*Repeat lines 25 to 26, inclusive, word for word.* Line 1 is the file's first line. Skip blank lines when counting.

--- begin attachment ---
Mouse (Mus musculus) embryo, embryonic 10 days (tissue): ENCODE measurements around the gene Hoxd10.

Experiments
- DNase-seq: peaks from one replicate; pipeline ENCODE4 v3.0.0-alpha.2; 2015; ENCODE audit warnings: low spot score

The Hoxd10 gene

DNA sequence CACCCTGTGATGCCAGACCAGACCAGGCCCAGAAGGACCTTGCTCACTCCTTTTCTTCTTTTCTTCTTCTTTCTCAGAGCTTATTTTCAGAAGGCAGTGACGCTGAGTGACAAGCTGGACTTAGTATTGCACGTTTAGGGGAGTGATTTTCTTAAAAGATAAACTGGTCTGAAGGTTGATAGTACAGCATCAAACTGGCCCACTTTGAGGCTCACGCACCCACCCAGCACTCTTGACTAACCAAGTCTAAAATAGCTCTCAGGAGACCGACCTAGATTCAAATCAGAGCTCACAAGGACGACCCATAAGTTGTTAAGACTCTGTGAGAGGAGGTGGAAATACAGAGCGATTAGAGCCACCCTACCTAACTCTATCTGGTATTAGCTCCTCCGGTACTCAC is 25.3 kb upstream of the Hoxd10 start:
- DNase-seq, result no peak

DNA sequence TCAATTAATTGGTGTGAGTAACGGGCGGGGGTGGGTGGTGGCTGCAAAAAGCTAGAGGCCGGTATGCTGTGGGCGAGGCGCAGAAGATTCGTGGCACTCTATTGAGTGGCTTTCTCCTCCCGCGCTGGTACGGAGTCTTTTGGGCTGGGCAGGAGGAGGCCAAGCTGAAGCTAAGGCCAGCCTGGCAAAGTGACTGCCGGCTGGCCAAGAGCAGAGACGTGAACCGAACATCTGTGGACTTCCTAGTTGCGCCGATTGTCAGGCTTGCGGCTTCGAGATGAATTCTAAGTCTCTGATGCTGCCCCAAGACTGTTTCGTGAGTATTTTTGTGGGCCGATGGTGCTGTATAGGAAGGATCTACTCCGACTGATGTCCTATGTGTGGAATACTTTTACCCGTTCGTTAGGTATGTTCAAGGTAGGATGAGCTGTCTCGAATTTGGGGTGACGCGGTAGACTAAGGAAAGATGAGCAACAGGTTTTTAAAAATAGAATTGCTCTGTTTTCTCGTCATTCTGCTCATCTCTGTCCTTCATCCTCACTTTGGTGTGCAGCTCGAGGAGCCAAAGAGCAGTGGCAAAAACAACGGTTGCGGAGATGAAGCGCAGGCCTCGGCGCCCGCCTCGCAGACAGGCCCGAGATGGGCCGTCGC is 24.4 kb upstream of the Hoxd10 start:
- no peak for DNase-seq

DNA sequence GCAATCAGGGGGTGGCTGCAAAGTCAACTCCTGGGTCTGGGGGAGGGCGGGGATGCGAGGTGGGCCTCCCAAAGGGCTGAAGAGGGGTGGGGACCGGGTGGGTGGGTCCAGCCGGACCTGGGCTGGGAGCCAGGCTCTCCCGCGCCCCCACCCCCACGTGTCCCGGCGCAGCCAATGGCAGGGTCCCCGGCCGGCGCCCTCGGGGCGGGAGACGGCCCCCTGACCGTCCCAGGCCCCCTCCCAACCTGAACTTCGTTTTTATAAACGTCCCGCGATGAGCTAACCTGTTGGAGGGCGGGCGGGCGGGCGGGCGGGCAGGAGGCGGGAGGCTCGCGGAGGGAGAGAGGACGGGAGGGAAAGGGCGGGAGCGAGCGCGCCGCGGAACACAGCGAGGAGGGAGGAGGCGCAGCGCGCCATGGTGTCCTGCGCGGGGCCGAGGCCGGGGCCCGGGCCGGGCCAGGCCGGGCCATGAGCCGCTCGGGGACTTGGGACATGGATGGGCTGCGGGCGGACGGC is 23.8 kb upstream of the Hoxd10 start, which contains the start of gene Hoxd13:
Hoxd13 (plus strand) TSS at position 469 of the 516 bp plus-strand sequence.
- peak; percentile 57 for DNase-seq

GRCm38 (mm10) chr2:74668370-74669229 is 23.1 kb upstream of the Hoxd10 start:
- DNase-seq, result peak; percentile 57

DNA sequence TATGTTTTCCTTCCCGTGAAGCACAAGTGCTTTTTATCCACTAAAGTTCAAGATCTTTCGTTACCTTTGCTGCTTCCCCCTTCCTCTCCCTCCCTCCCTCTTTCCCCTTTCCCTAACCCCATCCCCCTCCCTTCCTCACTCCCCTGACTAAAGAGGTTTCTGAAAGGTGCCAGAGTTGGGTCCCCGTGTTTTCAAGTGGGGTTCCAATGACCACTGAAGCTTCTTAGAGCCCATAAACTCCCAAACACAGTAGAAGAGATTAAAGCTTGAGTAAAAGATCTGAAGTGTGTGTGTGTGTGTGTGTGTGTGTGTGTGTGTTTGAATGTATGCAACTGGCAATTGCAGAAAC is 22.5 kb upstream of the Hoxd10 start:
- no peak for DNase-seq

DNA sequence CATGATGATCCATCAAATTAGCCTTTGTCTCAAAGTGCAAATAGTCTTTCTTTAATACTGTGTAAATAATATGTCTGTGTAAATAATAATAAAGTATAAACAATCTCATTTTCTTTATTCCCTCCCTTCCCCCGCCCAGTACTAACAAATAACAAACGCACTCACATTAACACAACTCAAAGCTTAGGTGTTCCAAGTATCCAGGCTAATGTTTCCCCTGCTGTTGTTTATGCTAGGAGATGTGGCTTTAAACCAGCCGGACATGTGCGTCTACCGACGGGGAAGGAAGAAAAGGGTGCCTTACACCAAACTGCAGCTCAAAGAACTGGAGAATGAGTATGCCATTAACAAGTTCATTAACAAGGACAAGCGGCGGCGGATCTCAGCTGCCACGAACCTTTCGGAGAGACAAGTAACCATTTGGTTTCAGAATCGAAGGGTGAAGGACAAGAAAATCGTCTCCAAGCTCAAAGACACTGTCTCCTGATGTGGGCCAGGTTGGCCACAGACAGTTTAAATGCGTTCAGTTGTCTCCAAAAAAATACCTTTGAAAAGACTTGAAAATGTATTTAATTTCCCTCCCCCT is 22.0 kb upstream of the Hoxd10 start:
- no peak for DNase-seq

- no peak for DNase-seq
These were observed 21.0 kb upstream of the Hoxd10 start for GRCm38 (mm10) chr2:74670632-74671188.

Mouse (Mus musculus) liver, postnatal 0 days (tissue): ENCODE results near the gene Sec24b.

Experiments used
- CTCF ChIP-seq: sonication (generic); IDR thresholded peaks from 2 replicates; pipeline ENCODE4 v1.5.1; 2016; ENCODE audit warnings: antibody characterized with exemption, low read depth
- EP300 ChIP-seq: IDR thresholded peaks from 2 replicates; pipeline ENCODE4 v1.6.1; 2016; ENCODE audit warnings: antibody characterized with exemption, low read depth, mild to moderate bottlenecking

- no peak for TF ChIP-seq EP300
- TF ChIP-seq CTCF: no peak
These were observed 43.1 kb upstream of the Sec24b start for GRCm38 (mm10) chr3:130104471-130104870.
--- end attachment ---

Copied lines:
- TF ChIP-seq CTCF: no peak
These were observed 43.1 kb upstream of the Sec24b start for GRCm38 (mm10) chr3:130104471-130104870.